Monday, December 13, 2010

Holiday Crochet Hooks, Captive Rings

Closer come the holidays, and I've been busy as a little bee, making new crochet hooks, thimbles, nostepindes, (ball winders), needle/toothpick cases, and all manner of lovely things! Check out my selection on eBay and Etsy. (There's still time to ship for Christmas!)

Some of these are on eBay right now!

One of my favorite types of hooks to create is one with captive rings. What are captive rings??? These are doughtnut-shaped pieces of wood that are turned in place, spin on a shaft, not allowed to slide off the piece.

In short, they're lots of fun, as you can gleefully twiddle and spin them with your fingers, gloriously ignoring your work in progress!

How are they made?

Step 1: Cut one or several small "beads" in the finial of the piece. (Make sure to make it far enough off the end so that the hand doesn't touch them when used -- the rings could break).

Step 2: Grind a special tool from a hacksaw blade, in essence a tiny parting tool, and cut into the side of the beads at a 45' or shallower angle, but don't part all the way through.

Step 3: Make sure you didn't "free" the rings in Step 2! Sand and finish the rings as you would the rest of the piece.

Step 4: Make additional cuts with the tiny captured ring tool, carefully so that you do not mar the finish on the surface, and part free.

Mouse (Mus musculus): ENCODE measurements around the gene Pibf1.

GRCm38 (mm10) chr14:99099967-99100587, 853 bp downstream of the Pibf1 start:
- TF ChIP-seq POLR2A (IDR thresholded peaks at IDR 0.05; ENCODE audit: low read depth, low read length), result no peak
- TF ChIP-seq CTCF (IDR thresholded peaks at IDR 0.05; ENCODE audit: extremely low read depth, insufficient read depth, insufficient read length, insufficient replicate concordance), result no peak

Step 5: This is the tricky bit -- make cuts around and underneath the rings to give them room to wiggle and spin. Use your tiny parting tool, and a 1/16" parting tool to liberate some more wood chips.

Step 6: Check for breakage. Inevitably a ring or two will break, but don't despair, more practice and altering your angle of approach will see success. Always start more rings than you need in Step 1. Fractured rings may benefit from a drop of CA glue, but it's generally better to break off the imperfect ones, since sanding the join is difficult at best.

Step 7: As a measure against future mishap, turn a pretty shape along the shaft, underneath the rings by moving them to either side. (See why below.)

Step 8: Turn either end abutting the ring shaft, but keep the diameter large enough that the rings won't slide off the piece. (This is very important to the "captured" aspect!)

Step 8: Sand and finish your piece as usual.

A completed piece!

In reference to Step 7 above: I once went to a show in which I was demonstrating turning during the day time, and consequently was unable to watch my items on the table behind me. One hook I'd set out had 4 captured rings... and by the end of the day there was only one left! Yes, someone had maliciously broken them...

The point of this story is... Turn a pretty section underneath so that in case of such mishaps, the piece will still be decorous enough to appeal. (A straight, cylindrical section where there is supposed to be decoration, is rather dreadful looking...)

This technique, of course, can be used on any variety of spindlework, especially small items like stick pens, hair sticks, crochet hooks, fine finials, bottlestoppers, etc. One can also use this technique for making rings on the outside of bowls with colored-graining. You won't want the ring to spin freely, just move it enough so that the grain pattern is shifted slightly, and put a dab of glue to stick it in place. (Try this technique on a sapwood/heartwood bowl, and shift the ring so that dark is on light, and vice versa).